When it comes to fish and chips Colmans pretty much batter the opposition.
Serving up Britain’s national dish since 1926, the South Shields chippy’s been keeping fish fans well fed for generations.
Tradition is the dish of the day, every day, at its Ocean Road restaurant, but last year the family firm decided to try something different.
After a £1million investment and nine months of extensive building work, they opened the former Gandhi’s Temple bandstand on South Shields seafront as Colmans Seafood Temple.
With its striking round oyster bar that wouldn’t look out of place in a trendy London hotel, panoramic views of the North Sea and clean design, this is an altogether fancier way to eat your fish and chips. I usually tuck into my fish lot through fingerless gloves on a windswept beach, but this setting makes eating the humble British classic seem like that bit more of an occasion.
We visited on a Saturday night where the restaurant, which still retains its elegant classical columns from its days as a bandstand, had a real weekend buzz about it.
Taking our seats at the opulent oyster bar we tucked into a couple of the molluscs, served as either natural or crispy with tartare sauce, which are harvested up the coast in Lindisfarne.
They’re a premium appetiser at £2 a go but visit during happy hour (Monday to Friday 4pm to 6pm) and you can knock them back for £1 a shuck.
Appetites whetted we took our seat at one of the window tables which offer uninterrupted views of the coast - you’ll be hard pushed to find a Shields restaurant with a finer vista.
The fish and chip faithful needn’t fret, it’s still a staple part of the menu with cod (£9.45) and haddock options (£10.45), which you can order with local favourite sides, such as chip shop curry sauce (£2) and a stottie for a quid. But there’s also some more inventive fish fare, such as Malaysian-inspired seafood curry (£14.95).
I chose the potted salmon terrine to start (£7). This pretty-in-pink starter was beautifully-presented as a thick slab of velvety terrine punctuated with fleshy chunks and wrapped in silky smoked salmon.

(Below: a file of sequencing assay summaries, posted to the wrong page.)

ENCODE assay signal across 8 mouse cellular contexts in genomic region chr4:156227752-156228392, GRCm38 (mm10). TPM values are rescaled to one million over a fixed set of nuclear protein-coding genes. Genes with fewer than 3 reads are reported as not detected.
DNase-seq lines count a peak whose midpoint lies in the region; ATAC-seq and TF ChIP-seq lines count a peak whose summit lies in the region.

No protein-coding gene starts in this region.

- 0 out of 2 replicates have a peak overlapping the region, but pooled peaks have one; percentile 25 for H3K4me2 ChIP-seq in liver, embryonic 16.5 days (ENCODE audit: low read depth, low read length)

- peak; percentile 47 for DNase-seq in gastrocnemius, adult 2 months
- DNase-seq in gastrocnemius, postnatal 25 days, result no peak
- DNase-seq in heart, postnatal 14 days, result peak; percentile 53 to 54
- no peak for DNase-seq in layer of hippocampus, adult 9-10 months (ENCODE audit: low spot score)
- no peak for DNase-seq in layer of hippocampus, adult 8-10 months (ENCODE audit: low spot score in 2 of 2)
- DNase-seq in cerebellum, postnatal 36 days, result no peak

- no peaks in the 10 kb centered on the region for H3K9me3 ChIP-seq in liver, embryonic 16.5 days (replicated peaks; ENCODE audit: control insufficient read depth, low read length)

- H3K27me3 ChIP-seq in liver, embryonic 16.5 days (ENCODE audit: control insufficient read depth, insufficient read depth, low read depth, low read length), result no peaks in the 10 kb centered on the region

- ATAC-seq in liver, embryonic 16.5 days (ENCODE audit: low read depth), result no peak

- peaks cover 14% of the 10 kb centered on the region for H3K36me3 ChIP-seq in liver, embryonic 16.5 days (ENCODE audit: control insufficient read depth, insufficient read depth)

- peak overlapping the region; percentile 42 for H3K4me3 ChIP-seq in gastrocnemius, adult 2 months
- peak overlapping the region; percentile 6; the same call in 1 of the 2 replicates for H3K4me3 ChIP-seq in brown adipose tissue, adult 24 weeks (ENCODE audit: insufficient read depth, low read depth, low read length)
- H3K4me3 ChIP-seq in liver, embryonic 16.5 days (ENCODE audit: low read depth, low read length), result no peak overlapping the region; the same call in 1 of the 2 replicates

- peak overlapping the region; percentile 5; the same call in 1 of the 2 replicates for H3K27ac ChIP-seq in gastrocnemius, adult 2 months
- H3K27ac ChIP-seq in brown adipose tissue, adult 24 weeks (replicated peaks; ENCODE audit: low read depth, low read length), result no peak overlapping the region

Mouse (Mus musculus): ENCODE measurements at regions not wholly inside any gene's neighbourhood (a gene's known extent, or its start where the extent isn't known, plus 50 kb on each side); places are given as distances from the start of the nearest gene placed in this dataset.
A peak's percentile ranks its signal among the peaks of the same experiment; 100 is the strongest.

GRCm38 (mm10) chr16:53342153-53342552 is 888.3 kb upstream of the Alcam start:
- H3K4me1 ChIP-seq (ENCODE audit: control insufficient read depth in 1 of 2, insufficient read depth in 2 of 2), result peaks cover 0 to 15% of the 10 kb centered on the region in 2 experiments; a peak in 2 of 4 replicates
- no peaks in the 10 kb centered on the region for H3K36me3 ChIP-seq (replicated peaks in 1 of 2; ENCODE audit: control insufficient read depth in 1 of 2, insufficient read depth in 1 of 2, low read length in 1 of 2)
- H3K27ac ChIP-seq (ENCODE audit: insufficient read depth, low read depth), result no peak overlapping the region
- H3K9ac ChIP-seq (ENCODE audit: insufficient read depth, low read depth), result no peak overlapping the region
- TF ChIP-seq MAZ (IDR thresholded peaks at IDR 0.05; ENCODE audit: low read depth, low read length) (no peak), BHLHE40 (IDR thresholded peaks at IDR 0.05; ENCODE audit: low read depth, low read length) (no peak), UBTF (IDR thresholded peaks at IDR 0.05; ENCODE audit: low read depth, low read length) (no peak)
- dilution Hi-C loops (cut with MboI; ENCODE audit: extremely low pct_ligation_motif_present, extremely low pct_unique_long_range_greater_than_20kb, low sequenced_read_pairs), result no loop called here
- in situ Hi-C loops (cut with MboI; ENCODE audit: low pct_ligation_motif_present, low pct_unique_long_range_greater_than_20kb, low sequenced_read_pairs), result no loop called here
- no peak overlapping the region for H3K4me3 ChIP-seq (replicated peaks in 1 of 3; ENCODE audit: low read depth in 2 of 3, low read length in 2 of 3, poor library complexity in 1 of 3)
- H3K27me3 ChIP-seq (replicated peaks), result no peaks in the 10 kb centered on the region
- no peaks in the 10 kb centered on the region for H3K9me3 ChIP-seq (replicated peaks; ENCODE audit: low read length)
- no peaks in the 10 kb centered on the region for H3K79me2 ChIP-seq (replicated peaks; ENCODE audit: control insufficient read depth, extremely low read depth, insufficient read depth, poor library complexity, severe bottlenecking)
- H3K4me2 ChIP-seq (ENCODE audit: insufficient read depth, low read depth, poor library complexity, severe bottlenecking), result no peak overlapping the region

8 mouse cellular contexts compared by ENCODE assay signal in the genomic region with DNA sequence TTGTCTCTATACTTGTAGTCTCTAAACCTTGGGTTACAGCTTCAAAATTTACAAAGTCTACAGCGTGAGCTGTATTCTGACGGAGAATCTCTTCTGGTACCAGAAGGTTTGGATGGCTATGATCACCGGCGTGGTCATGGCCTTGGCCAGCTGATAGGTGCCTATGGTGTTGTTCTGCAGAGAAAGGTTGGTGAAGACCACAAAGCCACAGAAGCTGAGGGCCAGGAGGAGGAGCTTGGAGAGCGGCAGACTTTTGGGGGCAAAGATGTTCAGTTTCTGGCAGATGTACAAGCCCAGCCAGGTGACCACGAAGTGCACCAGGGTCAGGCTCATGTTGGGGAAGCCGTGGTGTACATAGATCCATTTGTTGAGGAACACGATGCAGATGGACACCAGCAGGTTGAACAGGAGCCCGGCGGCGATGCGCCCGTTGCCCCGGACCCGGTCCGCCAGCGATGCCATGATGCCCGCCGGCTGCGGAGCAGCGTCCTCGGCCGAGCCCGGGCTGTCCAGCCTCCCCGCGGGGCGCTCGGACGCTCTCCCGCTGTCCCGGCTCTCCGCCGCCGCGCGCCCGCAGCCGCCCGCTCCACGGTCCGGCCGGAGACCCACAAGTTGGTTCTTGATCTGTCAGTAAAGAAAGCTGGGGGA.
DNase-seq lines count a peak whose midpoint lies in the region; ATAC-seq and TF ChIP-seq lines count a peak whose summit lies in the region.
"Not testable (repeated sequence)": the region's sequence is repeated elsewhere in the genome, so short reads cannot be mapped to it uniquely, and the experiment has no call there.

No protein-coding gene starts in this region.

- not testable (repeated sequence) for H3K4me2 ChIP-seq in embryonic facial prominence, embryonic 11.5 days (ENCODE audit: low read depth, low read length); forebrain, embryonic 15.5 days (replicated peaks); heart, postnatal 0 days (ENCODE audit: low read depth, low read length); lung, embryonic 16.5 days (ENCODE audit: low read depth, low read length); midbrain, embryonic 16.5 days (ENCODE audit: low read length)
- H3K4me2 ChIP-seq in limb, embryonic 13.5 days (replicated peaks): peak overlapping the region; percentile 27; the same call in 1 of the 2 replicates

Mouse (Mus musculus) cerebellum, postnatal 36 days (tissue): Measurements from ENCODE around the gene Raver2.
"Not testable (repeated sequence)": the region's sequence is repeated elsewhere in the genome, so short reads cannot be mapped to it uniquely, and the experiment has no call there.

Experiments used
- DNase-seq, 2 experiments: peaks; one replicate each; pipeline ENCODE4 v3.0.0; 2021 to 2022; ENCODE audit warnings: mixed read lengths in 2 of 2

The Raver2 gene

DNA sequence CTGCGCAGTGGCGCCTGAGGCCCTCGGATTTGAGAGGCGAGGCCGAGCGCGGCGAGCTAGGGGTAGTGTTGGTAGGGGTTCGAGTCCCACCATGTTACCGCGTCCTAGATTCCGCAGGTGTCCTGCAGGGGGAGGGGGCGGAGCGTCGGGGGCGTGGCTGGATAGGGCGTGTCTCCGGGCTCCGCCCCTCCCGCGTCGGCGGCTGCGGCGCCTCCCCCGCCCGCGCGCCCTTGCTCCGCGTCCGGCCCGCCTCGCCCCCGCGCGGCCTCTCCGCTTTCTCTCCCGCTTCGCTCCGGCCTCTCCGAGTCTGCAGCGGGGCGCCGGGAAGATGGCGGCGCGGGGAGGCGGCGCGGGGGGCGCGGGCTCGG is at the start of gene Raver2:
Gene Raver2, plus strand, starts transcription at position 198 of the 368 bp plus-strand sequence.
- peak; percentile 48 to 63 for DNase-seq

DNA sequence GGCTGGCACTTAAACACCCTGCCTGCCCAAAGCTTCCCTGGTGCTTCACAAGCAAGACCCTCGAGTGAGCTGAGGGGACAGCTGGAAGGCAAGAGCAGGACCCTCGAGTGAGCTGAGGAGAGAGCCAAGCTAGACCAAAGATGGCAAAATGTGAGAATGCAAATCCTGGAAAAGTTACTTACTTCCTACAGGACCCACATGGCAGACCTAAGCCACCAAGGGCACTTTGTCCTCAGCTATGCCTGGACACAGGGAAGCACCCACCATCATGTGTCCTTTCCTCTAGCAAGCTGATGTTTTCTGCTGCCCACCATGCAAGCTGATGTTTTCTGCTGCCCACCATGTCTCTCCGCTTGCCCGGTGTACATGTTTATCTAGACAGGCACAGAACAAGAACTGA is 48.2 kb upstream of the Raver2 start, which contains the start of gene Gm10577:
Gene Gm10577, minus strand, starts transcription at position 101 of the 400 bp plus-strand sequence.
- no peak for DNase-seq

Service-wise, though we couldn’t fault it for friendliness, a blunder with my order meant I was served battered halloumi and chips instead of halloumi salad (£9.95) for mains. We pointed out the mistake and were soon compensated with the free extra main and a couple of gratis glasses of Picpoul - a perfect accompaniment to fish dishes and one of a good range of wines on the menu.
Once it arrived, my salad was loaded with flavour, but I couldn’t help eyeing up the fresh cod and chips opposite me. I didn’t need asking twice if I wanted to try the fluffy chips with just the right bite and perfectly-flaky cod. Sublime. No wonder Colmans has been reeling them in for decades.
Five other seafood ‘plaices’ to try
•Downey’s, Seaham and Roker, Sunderland
Expect classic cod and haddock at this favourite which started life in Seaham before opening branches elsewhere in the area. Its sit-in restaurant overlooking Roker Pier is a particularly popular choice for fish and chips fans.
•Latimer’s, Whitburn Bents Road, Sunderland
Some of the best produce the North Sea has to offer can be found at this coast road fishmongers. If you’d rather not cook it yourself, there’s also an in house cafe with plenty of parking.
•Daniela’s Fish Bar, Front Street, East Boldon, South Tyneside
This fish shop its famed for its trendy decor, as well as its top-notch food. It’s also built up a firm following thanks to its hearty portion sizes. As well as takeaway, there’s also an option to sit inside.
•Riley’s Fish Shack, King Edward’s Bay, Tynemouth
One of the region’s most Instagrammed fish restaurants, Riley’s offers a stunning beach location. Wrap up warm and tuck into a good selection of seafood choices.
•Minchella’s, Seaburn, Sunderland
If you fancy eating your fish and chips as you stroll along the beach you can’t do much better than Minchella’s. Just be prepared to queue in the cold during peak times.